Welcome to a brand-new content series on the official National Bank Open presented by Rogers website. Our events in Toronto and Montreal have hosted the world’s best players year after year, with some of the biggest names having claimed the title.
In our Champions’ Locker Room series, we’ll interview some of the past winners of our tournaments about their memories of their run to the trophy in Canada. This series is available to National Bank Open Insider subscribers one week early – so, to be among the first to read it, sign up to our newsletter now.
Ask Michael Chang what his standout memories are of the 1990 National Bank Open presented by Rogers and you will quickly notice a theme developing: heat. Temperatures in Toronto during that year’s tournament regularly hit 30 degrees Celsius, and it made for tough conditions on the court.
Fresh from making history in becoming the youngest male player in history to win a Grand Slam – Chang won the 1989 French Open title at just 17 years and 109 days old – the American entered the next decade’s first National Bank Open as the seventh seed.
He had the advantage of a first-round bye, before beating qualifier Broderick Dyke of Australia 6-2, 6-3 in the second round and ninth seed David Wheaton of the United States 6-0, 6-3 in the third. Next up was a clash against No. 1 seed and fellow American Andre Agassi in the quarter-finals. But Chang wasn’t just battling his compatriot – who had yet to win his first Grand Slam but was already clearly on his path to stardom – he was also battling the blazing sun.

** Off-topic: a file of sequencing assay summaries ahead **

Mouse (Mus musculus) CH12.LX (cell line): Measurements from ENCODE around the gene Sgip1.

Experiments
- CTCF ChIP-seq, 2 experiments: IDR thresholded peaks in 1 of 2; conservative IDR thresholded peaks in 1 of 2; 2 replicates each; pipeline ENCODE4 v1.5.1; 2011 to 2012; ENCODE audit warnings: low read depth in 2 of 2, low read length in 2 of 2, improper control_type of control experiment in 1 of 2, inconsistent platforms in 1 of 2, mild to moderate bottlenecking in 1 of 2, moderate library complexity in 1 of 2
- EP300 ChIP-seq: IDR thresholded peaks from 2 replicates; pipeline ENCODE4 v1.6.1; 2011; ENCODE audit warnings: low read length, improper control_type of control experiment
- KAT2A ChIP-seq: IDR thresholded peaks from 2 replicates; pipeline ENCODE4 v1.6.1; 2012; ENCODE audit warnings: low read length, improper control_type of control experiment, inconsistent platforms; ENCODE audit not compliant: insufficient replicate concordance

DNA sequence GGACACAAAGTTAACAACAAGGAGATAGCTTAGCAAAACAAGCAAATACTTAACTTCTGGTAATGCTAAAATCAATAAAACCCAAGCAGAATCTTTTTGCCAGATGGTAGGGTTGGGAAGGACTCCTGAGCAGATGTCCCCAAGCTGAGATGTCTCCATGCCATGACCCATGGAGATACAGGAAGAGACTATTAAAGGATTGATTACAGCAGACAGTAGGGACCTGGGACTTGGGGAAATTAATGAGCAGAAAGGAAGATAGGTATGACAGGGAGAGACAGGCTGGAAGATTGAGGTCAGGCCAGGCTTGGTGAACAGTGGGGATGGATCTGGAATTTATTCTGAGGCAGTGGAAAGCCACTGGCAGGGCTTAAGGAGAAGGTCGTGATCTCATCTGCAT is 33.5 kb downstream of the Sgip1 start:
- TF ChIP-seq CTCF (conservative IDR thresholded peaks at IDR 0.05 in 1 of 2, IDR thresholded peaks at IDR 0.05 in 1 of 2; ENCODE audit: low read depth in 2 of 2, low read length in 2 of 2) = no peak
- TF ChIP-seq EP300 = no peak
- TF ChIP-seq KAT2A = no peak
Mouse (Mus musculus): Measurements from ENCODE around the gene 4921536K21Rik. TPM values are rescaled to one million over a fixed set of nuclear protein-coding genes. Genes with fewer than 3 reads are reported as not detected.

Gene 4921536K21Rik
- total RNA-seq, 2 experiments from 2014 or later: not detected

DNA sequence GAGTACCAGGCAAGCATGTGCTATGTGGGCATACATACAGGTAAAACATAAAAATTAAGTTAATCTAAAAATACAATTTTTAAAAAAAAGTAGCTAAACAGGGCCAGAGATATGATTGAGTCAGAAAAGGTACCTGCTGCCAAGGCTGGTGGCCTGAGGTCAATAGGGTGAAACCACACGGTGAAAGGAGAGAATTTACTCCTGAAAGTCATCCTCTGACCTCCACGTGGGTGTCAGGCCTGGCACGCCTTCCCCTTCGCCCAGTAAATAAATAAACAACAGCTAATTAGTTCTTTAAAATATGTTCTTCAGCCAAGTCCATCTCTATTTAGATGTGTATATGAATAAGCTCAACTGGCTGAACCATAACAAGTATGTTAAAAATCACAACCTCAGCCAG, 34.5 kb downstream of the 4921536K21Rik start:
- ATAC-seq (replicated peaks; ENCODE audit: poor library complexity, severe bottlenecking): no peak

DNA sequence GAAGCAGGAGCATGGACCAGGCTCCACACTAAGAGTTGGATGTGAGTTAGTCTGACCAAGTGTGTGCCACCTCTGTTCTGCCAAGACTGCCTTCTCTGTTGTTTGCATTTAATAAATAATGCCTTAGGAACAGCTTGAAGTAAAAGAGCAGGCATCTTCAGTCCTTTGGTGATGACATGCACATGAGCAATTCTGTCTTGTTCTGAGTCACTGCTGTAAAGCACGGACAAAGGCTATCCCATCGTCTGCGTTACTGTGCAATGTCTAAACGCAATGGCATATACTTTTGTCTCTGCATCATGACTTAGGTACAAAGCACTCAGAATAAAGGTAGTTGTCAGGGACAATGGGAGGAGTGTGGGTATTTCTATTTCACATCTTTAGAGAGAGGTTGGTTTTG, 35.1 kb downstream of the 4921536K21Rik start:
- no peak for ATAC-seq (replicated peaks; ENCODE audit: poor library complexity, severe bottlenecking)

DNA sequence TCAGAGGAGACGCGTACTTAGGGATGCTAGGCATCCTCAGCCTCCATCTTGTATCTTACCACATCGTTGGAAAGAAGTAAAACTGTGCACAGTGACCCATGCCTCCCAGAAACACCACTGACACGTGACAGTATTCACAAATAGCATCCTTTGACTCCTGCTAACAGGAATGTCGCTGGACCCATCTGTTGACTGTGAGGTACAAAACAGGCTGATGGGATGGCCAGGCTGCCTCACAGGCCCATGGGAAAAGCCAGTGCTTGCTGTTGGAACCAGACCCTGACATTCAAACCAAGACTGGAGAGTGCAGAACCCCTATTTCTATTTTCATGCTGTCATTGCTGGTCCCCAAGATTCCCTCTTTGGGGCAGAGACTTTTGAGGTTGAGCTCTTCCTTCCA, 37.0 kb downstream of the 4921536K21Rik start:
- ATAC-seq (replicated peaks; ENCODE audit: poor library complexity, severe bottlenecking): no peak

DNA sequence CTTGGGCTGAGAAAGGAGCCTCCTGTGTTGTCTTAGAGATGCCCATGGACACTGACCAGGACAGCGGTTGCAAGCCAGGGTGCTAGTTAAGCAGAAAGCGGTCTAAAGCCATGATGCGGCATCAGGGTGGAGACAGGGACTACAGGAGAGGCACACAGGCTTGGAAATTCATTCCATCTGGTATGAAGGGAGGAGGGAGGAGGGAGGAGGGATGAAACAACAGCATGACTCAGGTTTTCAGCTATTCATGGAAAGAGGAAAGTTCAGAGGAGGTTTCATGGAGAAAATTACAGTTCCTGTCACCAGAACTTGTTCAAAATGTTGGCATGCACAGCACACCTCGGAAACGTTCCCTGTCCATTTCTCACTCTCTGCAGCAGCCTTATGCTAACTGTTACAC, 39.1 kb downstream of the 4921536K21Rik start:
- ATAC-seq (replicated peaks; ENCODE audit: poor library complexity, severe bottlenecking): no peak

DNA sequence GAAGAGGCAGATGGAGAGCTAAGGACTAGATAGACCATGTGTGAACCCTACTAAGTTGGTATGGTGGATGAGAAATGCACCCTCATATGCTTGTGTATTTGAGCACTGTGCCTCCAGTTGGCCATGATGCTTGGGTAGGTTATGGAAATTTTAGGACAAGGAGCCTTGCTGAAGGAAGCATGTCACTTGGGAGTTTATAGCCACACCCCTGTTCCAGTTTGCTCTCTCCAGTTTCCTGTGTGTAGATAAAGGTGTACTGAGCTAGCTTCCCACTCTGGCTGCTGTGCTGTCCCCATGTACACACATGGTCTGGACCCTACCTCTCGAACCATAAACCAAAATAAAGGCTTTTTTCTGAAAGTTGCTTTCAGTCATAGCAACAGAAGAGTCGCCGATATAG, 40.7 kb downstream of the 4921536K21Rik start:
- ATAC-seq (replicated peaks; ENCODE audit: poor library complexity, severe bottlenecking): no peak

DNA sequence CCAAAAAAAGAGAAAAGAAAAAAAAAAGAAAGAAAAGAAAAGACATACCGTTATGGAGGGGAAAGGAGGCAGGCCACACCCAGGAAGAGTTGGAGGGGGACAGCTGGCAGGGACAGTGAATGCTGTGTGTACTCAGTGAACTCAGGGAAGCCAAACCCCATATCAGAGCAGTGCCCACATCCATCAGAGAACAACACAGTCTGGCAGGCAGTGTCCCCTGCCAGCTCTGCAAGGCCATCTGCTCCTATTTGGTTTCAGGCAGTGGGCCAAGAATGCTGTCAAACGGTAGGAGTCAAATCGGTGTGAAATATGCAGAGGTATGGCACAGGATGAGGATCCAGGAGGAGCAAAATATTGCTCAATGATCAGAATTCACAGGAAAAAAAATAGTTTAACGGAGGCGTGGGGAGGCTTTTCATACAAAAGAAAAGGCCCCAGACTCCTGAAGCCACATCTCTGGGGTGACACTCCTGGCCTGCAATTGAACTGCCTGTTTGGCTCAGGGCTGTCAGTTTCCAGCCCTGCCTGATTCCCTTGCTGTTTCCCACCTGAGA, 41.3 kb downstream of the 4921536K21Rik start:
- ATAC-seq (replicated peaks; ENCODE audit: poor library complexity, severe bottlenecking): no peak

“I struggled a little bit with the heat when I played Andre,” Chang recalled. “And I just remember he was making a joke about it after our match because I was cramping. I was able to pull the match out but he was joking saying that if we’d have been out there another ten minutes, we’d have had to call the paramedic to take me out. So, I remember the heat being a factor.”
Eventually, Chang came out on top thanks to a hard-fought 4-6, 7-5, 7-5 victory which set up a semi-final meeting with fifth-seeded Pete Sampras. Just a few weeks out from Sampras’ US Open win – his first Grand Slam title – this was another match to savour. Impressively, Chang can still recall a particular point from their contest, which sticks fondly in his mind.
“At that time, he [Sampras] still had a pretty pattern serve and there were a couple of places he didn’t feel as comfortable,” Chang said. “So, I think coming from juniors and training with him, I knew his game pretty well. I remember one specific point I was trekking down a ball and I threw up a lob that was kind of in the middle of the court. He was ready to smash it away and I guessed one way and just happened to block it in for a winner.”
Chang would go on to beat Sampras 3-6, 7-6, 7-5 before seeing off the challenge of another American – this time No. 4 seeded Jay Berger – 4-6, 6-3, 7-6 in the final. It would be his first and only National Bank Open title win – though, he still remembers his time playing in Canada fondly. Almost a home away from home if you will, especially thanks to the familiar hard-court surface.
“In Toronto, it’s pretty easy,” he explained. “It didn’t feel like I was very far away from home and it was a tournament everyone looked forward to because it’s a big event and it was really exciting for me to do so well there. Hard court is the surface that really suited me best actually because I grew up playing on hard courts very similar to what was being played in Toronto.”
Fast forward to the present day and Chang is part of 31-year-old Kei Nishikori’s coaching team. The 2014 US Open runner up was a finalist at the National Bank Open in 2016, though Chang wasn’t present for that particular run. Looking ahead, following some time out due to injury, Michael is confident there are good times in store for the Japanese player.
“It’s a pleasure to work with Kei,” Chang commented. “We did a little training block on the clay not too long ago, before he played in Barcelona. So, he’s on his way back and he’s healthy which is one of the biggest things for him. When he’s healthy and playing well, he can beat the best of them. It’s been a little while, so it’s good to get back out there on tour after having surgery, but he’s putting up some good results. I’m excited for him for the rest of the year.”